On the way into work today one of the local news stations had a brief spot that highlighted the generational differences between those entering college this year and their professors. It was intended to show that some culutral references will go clean over the new pupils' heads. In thinking about it, I come back to two discussions that I've had with the GorT replicants (GorT 1, 2 and 3 - hey, I'm not creative, I'm a time-traveling robot): (a) the difference in Legos® between GorT's heyday with them (1970s and early 80s) and now is interesting and (b) the difference in "video games" (intentional quotes) is equally as interesting.
First, the Legos® - largely the reation you get from adults who grew up as Lego fans is one of disdain for the new sets. There are a million custom pieces and huge variety in colors which, combined, lead to very specific Lego creations that require a detailed instruction manual. The bottom line for these folks (and, admittedly, at times I am one of them) is these new sets have removed or lessened the creativity that made our experience growing up with Legos so special. Recall, the spaceships we built out of legos were blocky, thick, and - with a dose of imagination - awesome. These days, it's more in-your-face. The spaceships pretty much look like spaceships...maybe with little round nubs with the word "Lego" imprinted on them. There's curved and smooth pieces. There are semi-translucent pieces. But over the last week, I've spent some time with the 10 standard rotation old GorT 3 building a new Lego set he purchased after saving up some money. After he completed it, he went on to request that we build a "docking station" for the various ships and vehicles. It took me a moment, but he really had engaged his imagination and had a picture of what could be - even if the walls were build of random, various colored bricks. So, I think I might be revising my previous stance - yes, the custom legos aren't what we grew up with...but one can still apply some imagination with them in a similar fashion.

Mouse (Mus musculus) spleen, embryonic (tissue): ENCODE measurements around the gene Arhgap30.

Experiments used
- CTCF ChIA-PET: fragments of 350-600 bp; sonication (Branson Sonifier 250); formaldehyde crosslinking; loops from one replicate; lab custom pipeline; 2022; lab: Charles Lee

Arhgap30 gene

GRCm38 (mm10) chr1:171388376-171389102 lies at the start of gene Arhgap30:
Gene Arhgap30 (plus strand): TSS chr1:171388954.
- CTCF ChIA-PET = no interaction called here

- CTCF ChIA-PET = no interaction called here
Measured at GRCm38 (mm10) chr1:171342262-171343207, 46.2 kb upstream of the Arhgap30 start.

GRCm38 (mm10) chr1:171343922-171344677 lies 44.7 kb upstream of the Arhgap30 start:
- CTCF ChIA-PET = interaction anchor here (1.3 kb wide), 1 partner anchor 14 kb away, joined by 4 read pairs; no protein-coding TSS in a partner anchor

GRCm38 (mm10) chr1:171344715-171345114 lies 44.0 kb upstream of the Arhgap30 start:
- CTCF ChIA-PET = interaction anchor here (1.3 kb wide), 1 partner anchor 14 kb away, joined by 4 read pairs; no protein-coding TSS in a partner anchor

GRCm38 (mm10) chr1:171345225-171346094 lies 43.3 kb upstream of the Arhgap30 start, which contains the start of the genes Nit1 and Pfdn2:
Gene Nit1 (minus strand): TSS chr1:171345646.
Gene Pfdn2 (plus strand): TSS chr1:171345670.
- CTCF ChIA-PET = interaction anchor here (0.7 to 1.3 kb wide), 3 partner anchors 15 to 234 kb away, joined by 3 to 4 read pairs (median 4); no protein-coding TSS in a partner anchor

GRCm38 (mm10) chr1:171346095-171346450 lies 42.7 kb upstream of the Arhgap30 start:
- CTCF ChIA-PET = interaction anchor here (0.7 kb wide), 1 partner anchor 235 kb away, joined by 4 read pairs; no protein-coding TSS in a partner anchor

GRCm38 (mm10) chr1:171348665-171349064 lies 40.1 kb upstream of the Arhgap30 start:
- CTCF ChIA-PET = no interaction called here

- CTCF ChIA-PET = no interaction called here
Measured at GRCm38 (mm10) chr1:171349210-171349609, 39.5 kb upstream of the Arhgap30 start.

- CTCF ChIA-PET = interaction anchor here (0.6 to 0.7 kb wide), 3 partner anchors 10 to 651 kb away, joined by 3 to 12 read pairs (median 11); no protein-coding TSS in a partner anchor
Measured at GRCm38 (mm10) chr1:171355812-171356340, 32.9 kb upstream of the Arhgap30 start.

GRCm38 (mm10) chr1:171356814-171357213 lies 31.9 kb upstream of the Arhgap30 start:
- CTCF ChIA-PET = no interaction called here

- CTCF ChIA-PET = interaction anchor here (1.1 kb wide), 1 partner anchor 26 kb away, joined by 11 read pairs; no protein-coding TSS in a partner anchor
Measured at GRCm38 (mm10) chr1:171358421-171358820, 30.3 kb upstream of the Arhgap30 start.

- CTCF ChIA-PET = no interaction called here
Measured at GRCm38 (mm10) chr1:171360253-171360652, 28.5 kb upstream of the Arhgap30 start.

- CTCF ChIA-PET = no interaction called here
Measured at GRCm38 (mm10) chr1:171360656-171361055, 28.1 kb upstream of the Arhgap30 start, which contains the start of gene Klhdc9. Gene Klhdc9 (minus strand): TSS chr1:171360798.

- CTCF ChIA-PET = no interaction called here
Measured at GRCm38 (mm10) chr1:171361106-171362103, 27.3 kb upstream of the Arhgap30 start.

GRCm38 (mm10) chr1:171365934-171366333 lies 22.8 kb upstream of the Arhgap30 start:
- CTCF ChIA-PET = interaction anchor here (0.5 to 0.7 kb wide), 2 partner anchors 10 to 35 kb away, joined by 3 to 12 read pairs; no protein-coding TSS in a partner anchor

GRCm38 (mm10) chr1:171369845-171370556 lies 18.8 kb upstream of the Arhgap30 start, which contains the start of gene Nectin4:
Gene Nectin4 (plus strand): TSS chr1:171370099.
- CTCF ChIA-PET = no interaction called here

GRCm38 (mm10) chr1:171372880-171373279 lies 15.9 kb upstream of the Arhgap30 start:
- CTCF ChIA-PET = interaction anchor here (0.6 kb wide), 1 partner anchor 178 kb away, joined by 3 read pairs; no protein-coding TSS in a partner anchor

Part Deux: "video games". Ok, the quotes are there as what I'm terming video games for this discussion are probably more accurately described as computer games. Again, growing up in the 1970s and 80s, computers weren't commonplace. I can remember a few early "games" - first was on a programmable calculator (likely an HP) with a magnetic strip reader. It was a simple moon landing game that you played with a - GASP - text readout of descent speed, altitude, and fuel. Then GorT, Sr. brought home a computer of sorts. It resembled a large typewriter with an acoustic coupling handset for the phone handset (and kids, the handset was attached to a rotary-dial phone mounted on the wall in our kitchen - there were no cordless phones). If I recall correctly, I think there were three games we played using this computer terminal while dialed up to a mainframe: Hunt the Wumpus, Adventure and a Star Trek game. There might have been the obligatory moon lander (very popular at that time) as well. It was all text-based. For the Star Trek game, a grid was printed out each turn with positions and stats and commands were entered for that turn. I loved it. I don't recall the day-to-day back then, but I was likely as excited as the GorT replicants are to get on the computer now.
Around the time that I was in sixth grade, my family bought an Atari 800 personal computer. Initially it had 48K of RAM which was augmented by a non-standard memory module that ran it up to around 64K. The first game besides Star Raiders and Asteroids (loaded via cartridge) was Space Invaders that we loaded via cassette tape. But once I found Scott Adams' text adventure games, I was hooked. I tore through the series, moved onto Infocom's Zork series, Planetfall, Suspended, etc. and then onto the early graphic adventure games such as the House of Usher, Maniac Mansion (early entrant from LucasArts) and the Sierra products such as King's Quest, Space Quest, Police Quest, and, of course, Leisure Suit Larry. Especially at the beginning, imagination was a key component. My picture of Scott Adams' environs for Pirate Adventure were different, at least slightly, from any of my friends playing the same game. You read a basic description of the scene, but were not presented with any visual cues. Pages and pages of paper were used to draw maps to figure out where to go. These days, the adventure component remains but some amount of imagination has been removed by the addition of the graphical component. Scenes, either in a dynamic first person view, or even the simpler image-based games such as the Nancy Drew series, are presented and clues or limited items to interact with are generally easy to find and piece together in the puzzle that is the story. I'm largely waxing nostalgic here as I'm not advocating turning all our computers back into green-screen TRS-80s with text-only, but it does make me wonder how different "video games" will be in 30 years.
Note: all of these games are likely still copyrighted material. I encourage those enthusiasts or nostagists to fire up a search engine and go find some fun.
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